Florida has regularly locked up many underage offenders for months or years longer than they were told, shuffling them from program to program and forcing them to restart their terms, the Orlando Sentinel reports. Often, even those who stayed out of trouble and followed the rules were forced to start their terms over. In one case, an 11-year-old wound up serving three years after going into a program that typically lasts three to five months.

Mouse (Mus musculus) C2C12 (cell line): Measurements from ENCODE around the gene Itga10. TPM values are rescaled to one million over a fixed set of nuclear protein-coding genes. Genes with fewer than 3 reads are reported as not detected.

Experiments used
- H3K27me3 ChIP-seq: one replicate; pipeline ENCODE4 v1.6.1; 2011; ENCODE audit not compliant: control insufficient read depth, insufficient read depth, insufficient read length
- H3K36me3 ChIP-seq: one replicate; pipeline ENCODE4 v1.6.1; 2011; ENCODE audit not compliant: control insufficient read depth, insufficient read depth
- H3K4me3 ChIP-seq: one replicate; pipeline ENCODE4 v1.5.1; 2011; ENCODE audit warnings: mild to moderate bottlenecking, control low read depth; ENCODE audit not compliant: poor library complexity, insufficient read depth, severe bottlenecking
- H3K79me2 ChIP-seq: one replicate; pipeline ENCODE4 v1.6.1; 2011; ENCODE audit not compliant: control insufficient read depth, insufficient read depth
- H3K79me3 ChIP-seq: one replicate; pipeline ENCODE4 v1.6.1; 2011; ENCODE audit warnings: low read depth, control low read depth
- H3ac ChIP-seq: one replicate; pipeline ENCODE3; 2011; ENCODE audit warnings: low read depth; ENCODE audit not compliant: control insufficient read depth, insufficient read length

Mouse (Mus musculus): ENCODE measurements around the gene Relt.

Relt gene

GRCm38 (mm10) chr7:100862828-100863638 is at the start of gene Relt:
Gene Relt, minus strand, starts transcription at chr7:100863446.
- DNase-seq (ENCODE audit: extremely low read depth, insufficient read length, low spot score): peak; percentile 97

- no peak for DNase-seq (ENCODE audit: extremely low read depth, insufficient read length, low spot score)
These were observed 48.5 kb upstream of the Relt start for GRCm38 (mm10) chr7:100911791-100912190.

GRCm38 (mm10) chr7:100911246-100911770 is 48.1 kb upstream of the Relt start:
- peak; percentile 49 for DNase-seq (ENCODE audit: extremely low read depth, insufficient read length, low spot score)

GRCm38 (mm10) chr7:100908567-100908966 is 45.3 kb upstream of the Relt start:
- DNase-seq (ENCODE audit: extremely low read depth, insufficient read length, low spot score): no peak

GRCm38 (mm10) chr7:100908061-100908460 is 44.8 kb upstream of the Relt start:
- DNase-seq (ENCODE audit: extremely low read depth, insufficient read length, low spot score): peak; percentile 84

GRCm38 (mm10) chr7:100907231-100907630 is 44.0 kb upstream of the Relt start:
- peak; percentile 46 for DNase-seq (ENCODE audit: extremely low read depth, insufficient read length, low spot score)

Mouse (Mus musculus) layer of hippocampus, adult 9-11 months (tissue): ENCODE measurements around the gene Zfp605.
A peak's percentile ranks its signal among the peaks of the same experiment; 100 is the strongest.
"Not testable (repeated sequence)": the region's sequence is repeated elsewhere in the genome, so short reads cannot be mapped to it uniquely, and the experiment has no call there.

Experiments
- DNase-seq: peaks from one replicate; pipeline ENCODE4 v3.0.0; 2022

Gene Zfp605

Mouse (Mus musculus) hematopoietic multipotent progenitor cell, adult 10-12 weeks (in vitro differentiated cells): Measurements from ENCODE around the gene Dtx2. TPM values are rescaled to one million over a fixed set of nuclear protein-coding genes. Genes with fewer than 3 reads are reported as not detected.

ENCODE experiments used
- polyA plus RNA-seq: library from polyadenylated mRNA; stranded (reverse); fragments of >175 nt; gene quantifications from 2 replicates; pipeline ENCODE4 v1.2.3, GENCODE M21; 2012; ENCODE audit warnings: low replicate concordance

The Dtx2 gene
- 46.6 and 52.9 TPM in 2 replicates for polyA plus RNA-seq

The Sentinel analyzed Florida Department of Juvenile Justice data from 1999 through 2003 and found that the state transferred 3,631 offenders during five years, an average of 726 a year and about 10 percent of its annual admissions. The transfers extended the offenders’ stays dramatically — up to four times longer than those who were not moved. The extended stays inflated the cost of treatment at least by an estimated $20.3 million. In most transfers, an offender was moved from one privately run program to another. Children’s advocates argue that the transfers raise serious questions about the ability of the department to manage its programs, most of them operated by private companies.